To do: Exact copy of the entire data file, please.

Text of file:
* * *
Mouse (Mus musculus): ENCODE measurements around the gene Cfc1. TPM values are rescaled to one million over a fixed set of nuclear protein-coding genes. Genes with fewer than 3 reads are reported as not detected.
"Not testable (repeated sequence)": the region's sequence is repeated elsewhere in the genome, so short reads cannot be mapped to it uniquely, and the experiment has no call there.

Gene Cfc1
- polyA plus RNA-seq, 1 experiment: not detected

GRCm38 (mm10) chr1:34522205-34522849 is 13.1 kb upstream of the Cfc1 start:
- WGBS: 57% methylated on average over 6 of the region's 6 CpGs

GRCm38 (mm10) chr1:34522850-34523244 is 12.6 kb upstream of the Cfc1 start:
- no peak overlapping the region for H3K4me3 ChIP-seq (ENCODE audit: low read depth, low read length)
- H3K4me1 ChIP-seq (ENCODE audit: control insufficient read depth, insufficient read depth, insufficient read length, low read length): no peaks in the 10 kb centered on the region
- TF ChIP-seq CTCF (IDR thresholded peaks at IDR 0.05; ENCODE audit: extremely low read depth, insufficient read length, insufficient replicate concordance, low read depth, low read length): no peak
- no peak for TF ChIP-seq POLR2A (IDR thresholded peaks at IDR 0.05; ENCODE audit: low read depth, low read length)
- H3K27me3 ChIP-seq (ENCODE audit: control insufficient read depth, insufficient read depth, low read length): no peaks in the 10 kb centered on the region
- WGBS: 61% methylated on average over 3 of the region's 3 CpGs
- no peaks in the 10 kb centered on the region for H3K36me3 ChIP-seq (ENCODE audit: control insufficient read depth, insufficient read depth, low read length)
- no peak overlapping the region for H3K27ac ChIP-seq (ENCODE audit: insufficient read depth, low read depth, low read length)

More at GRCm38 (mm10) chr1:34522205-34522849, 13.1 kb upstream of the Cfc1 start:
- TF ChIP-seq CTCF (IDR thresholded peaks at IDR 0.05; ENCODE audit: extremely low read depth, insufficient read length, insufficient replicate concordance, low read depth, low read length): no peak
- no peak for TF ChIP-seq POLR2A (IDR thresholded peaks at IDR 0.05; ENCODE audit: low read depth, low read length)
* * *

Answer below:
Mouse (Mus musculus): ENCODE measurements around the gene Cfc1. TPM values are rescaled to one million over a fixed set of nuclear protein-coding genes. Genes with fewer than 3 reads are reported as not detected.
"Not testable (repeated sequence)": the region's sequence is repeated elsewhere in the genome, so short reads cannot be mapped to it uniquely, and the experiment has no call there.

Gene Cfc1
- polyA plus RNA-seq, 1 experiment: not detected

GRCm38 (mm10) chr1:34522205-34522849 is 13.1 kb upstream of the Cfc1 start:
- WGBS: 57% methylated on average over 6 of the region's 6 CpGs

GRCm38 (mm10) chr1:34522850-34523244 is 12.6 kb upstream of the Cfc1 start:
- no peak overlapping the region for H3K4me3 ChIP-seq (ENCODE audit: low read depth, low read length)
- H3K4me1 ChIP-seq (ENCODE audit: control insufficient read depth, insufficient read depth, insufficient read length, low read length): no peaks in the 10 kb centered on the region
- TF ChIP-seq CTCF (IDR thresholded peaks at IDR 0.05; ENCODE audit: extremely low read depth, insufficient read length, insufficient replicate concordance, low read depth, low read length): no peak
- no peak for TF ChIP-seq POLR2A (IDR thresholded peaks at IDR 0.05; ENCODE audit: low read depth, low read length)
- H3K27me3 ChIP-seq (ENCODE audit: control insufficient read depth, insufficient read depth, low read length): no peaks in the 10 kb centered on the region
- WGBS: 61% methylated on average over 3 of the region's 3 CpGs
- no peaks in the 10 kb centered on the region for H3K36me3 ChIP-seq (ENCODE audit: control insufficient read depth, insufficient read depth, low read length)
- no peak overlapping the region for H3K27ac ChIP-seq (ENCODE audit: insufficient read depth, low read depth, low read length)

More at GRCm38 (mm10) chr1:34522205-34522849, 13.1 kb upstream of the Cfc1 start:
- TF ChIP-seq CTCF (IDR thresholded peaks at IDR 0.05; ENCODE audit: extremely low read depth, insufficient read length, insufficient replicate concordance, low read depth, low read length): no peak
- no peak for TF ChIP-seq POLR2A (IDR thresholded peaks at IDR 0.05; ENCODE audit: low read depth, low read length)